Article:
Atlanta-As radiofrequency ablation emerges as a minimally invasive treatment option for small-cell renal carcinoma, urologists should consider including biopsy as a normal component of patient follow-up, say researchers from the Cleveland Clinic.
In a study involving 80 patients, Nicholas Hegarty, MD, PhD, and colleagues found that radiologic imaging alone often fails to detect early recurrence or persistent disease.
"Radiofrequency ablation is a technique in evolution. Close follow-up is required of all patients undergoing this treatment while its true efficacy is being determined. MRI follow-up appears to have certain limitations, and incorporation of biopsy into the follow-up protocol may provide useful information to determine treatment success," said Dr. Hegarty, clinical fellow in laparoscopic and robotic surgery at the Cleveland Clinic working with Inderbir S. Gill, MD, and colleagues.
"While radiological appearance can give a strong indication of whether complete ablation of the tumor has been achieved-with either RFA or cryoablation-we feel a biopsy should be included to help determine the outcome of therapy," Dr. Hegarty said.
Biopsy confirms outcomes
In this study, 80 patients underwent a total of 93 RFA treatments between January 2003 and October 2005. All were performed using the Starburst system (RITA Medical Systems, Inc., Fremont, CA), with patients under local anesthesia and sedation. Clinical and radiologic follow-up included MRI scans at 1 day, at 3 months, and at 6 months after RF ablation. Biopsy of the ablation site was scheduled at 6 months.
Of 62 patients for whom follow-up data of 6 months or longer were available, 45 showed evidence of a non-enhancing radiolesion on MRI. However, biopsy revealed active tumor in two patients (both of whom had no evidence of disease after a repeat RF ablation procedure in one case and after nephrectomy in the other).
Similarly, of 11 patients in whom radiolesions "with non-specific/faint enhancement" were found, two had tumor on biopsy. Neither patient showed evidence of disease after repeat RF ablation procedures. The remaining six patients' MRIs had enhancing areas suggestive of tumor, and three did, indeed, have tumors on biopsy. Five had no evidence of disease with repeat RF ablation, while the other patient was stable on observation.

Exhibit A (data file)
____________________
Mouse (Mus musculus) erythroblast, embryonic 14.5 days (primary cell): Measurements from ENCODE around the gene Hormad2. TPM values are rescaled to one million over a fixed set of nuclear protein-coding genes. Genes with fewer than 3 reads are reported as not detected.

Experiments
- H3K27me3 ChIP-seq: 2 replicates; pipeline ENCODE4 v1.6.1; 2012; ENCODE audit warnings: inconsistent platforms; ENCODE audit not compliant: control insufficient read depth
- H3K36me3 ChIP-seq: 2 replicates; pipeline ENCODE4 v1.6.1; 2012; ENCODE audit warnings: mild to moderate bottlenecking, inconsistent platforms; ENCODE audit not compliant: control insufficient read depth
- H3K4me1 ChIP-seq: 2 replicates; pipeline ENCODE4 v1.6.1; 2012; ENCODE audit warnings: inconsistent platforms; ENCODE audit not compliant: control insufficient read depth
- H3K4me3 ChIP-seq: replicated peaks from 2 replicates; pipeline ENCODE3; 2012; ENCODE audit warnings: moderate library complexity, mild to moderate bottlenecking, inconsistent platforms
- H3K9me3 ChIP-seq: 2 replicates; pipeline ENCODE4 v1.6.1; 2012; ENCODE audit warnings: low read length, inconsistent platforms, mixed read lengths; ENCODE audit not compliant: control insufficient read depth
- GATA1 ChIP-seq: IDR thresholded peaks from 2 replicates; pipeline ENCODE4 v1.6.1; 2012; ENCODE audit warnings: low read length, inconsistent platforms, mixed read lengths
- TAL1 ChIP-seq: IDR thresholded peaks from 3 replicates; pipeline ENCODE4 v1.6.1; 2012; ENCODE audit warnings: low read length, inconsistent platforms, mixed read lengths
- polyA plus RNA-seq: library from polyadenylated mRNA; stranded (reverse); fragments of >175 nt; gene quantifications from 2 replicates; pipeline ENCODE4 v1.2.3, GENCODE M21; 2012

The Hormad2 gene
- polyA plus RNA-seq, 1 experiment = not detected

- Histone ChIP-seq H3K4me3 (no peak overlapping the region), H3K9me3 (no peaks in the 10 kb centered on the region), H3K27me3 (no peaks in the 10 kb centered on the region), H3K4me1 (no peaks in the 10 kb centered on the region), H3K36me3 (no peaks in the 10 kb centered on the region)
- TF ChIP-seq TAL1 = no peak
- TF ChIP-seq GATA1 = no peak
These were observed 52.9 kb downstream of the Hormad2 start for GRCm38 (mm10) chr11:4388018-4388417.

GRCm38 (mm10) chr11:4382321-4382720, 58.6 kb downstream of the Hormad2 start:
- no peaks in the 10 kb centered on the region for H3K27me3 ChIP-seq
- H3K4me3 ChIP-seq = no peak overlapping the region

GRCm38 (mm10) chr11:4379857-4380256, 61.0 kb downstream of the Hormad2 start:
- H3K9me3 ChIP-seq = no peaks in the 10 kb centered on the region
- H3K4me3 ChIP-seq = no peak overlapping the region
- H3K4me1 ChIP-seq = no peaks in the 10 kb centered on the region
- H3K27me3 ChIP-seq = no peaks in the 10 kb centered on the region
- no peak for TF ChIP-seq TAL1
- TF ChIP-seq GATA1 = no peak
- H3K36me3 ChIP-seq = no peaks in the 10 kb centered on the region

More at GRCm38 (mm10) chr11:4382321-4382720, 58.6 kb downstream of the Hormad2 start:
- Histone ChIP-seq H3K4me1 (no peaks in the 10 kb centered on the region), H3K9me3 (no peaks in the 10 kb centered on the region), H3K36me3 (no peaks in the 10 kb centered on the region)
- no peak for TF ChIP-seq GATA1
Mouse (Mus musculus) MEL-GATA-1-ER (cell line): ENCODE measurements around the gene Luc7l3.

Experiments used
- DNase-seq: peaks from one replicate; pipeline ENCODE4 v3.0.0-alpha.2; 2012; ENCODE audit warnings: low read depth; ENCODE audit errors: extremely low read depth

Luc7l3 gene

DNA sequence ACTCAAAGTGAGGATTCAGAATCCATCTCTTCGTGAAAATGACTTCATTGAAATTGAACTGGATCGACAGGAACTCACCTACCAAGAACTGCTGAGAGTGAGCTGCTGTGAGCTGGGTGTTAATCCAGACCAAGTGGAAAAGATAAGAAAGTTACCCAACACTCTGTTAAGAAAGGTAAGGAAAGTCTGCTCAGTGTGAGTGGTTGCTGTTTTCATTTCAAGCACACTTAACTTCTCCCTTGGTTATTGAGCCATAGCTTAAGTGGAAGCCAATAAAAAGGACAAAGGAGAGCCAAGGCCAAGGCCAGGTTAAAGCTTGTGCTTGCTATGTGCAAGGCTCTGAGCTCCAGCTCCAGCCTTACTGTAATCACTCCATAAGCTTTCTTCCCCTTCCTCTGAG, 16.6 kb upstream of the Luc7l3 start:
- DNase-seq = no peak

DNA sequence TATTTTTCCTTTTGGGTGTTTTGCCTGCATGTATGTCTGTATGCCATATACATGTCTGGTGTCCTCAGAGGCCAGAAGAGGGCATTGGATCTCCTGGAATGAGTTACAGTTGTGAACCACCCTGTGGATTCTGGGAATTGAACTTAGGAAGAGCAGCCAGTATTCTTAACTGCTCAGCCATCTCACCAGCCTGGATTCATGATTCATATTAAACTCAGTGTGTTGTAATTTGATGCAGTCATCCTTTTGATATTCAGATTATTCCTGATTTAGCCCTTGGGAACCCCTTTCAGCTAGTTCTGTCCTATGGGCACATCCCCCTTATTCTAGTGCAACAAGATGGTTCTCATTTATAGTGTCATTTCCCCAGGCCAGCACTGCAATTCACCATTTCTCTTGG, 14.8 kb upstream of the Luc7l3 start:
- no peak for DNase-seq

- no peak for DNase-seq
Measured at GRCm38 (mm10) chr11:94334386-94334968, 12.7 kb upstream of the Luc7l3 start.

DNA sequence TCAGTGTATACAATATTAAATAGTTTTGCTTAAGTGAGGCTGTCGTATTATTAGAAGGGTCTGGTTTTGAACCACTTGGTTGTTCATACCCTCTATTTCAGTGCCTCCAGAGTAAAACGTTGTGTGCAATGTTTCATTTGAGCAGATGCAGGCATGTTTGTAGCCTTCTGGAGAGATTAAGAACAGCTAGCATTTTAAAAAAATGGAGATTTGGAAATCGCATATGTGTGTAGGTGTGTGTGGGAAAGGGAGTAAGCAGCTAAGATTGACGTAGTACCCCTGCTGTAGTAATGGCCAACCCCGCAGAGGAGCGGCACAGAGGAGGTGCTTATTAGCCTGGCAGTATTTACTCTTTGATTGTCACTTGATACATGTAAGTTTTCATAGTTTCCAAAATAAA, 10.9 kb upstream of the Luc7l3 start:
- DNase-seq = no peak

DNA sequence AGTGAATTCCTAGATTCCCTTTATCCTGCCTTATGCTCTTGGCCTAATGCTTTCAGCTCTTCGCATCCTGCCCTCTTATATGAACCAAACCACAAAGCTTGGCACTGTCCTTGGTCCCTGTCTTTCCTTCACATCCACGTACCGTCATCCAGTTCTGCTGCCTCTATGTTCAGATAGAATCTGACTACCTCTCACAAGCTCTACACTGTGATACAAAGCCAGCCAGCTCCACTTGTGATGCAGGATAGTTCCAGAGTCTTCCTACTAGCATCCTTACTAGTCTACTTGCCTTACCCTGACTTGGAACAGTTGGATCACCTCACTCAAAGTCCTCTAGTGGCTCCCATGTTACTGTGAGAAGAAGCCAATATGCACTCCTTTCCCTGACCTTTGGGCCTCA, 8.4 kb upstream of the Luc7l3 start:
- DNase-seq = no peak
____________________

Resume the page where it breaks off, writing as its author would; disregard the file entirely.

"We consider uncovering several positive biopsies to be an important finding," Dr. Hegarty said. "Biopsy has been incorporated into the protocol at a few other centers besides our own, but in many of those places, it is performed immediately after or within a few days of treatment.
"The criticism there is that the presence of normal cancer cells at an early time point does not automatically imply that these cells will remain viable with follow-up. Thus, a 6-month time period was chosen, as it is reasonable to assume that the presence of cancer cells at that point would be strongly suggestive of viable cancer."
Dr. Hegarty added that even using skilled radiologists to read post-RF ablation MRI scans does not obviate the need for biopsy, pointing out that radiologists in the Cleveland Clinic study had "tremendous experience in MRI and, in particular, tremendous experience with interpretation of MRI following probe ablation of the kidney."